Implicit rules alter the subjective perception of family members. The family rules may include that any otherwise illogical underlying secret rules cannot be examined. The individual experience of any family interaction or behavior must be interpreted to coordinate with the illogic. Since a child is largely dependent on parents to interpret his or her sensory reality, the meaning parents give to the child's experiences define them. In order to comply with their implicit rules and avoid upsetting realities, parents may also deny a child's perception. It may be something as simple as "You're not hungry" when it is inconvenient to feed the child. Or, "Don't cry! That didn't hurt" when the child's despair is too distressing or demanding for the parent to handle. Left to reconcile the discrepancy between ones physical or emotional experience with parental interpretation, at a young age the individual is normally not able to assert, "You're nuts! I am hungry! Don't deny me my reality because you're stressed!" From the lack of perspective, knowledge, and wisdom in youth, the child has to come up with some explanation. Some resultant explanations or schema are not just intrapsychically harmful but detrimental to interpersonal functioning. "Although such children may never have been told by their parents not to commit to anyone outside the family or to reveal family secrets, they may pick up from their families the unconscious message that commitment (involving sincerity and honesty) and betrayal go hand in hand, and that all relationships inevitably end up in betrayal. Moreover, they may learn to explain this situation to themselves as being caused by their openness and sincerity. This is a perverse outcome, since openness and sincerity are the relationship conditions that offer the best hope for bringing perpetuating cycles of insecure attachment to an end" (Erzar and Erzar, 2008, page 33).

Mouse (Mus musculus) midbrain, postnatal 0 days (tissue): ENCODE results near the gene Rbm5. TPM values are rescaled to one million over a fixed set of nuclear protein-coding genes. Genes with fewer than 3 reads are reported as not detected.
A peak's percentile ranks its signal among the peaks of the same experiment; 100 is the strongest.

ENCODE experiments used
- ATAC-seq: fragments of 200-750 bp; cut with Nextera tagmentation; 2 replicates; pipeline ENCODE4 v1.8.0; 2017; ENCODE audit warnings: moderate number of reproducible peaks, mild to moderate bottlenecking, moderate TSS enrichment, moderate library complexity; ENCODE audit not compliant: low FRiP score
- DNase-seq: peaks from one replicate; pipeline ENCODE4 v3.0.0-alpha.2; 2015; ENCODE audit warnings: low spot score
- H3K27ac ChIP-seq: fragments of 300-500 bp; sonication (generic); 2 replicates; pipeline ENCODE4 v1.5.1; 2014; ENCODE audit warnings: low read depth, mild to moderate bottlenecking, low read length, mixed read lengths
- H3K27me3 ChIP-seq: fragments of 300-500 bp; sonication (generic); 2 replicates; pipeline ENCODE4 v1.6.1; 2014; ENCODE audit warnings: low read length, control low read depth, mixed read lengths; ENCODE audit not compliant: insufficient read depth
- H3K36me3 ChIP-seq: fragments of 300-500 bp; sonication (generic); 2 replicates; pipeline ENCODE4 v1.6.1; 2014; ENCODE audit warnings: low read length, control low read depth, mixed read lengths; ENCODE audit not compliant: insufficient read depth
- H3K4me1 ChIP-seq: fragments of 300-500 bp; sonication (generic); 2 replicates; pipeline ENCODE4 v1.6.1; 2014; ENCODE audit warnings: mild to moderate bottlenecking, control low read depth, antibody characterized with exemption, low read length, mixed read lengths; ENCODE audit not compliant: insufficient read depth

"My friendliness draws bad people and things to me" and "His or her friendliness is a trap to get close enough to hurt me" are perceptions and beliefs that define experiential reality. Negative explanations or interpretations lead to altered perceptions in a family cycle of confirmation. Once the individual perceives and anticipates a negative motivation or a negative outcome, he or she predicts and often promises the eventuality he or she fears. Salome was at risk to do this with Pauly. She was not only anticipating him duplicating her father's emotional dismissal of her, but also her emotional devastation if this were to happen. Yet her antagonistic self-defense is the triggering negativity for Pauly who would otherwise think things are going great. Such reactions or dynamics create confirmation of the premise and can turn what may otherwise be potentially positive experiences into disappointment. Repeated confirmation of negative expectations lead to relationship scripts that an individual may replicate with new partners. The therapist may see certain common scripts among couples in therapy that reflect typical dysfunctional family-of-origin experiences.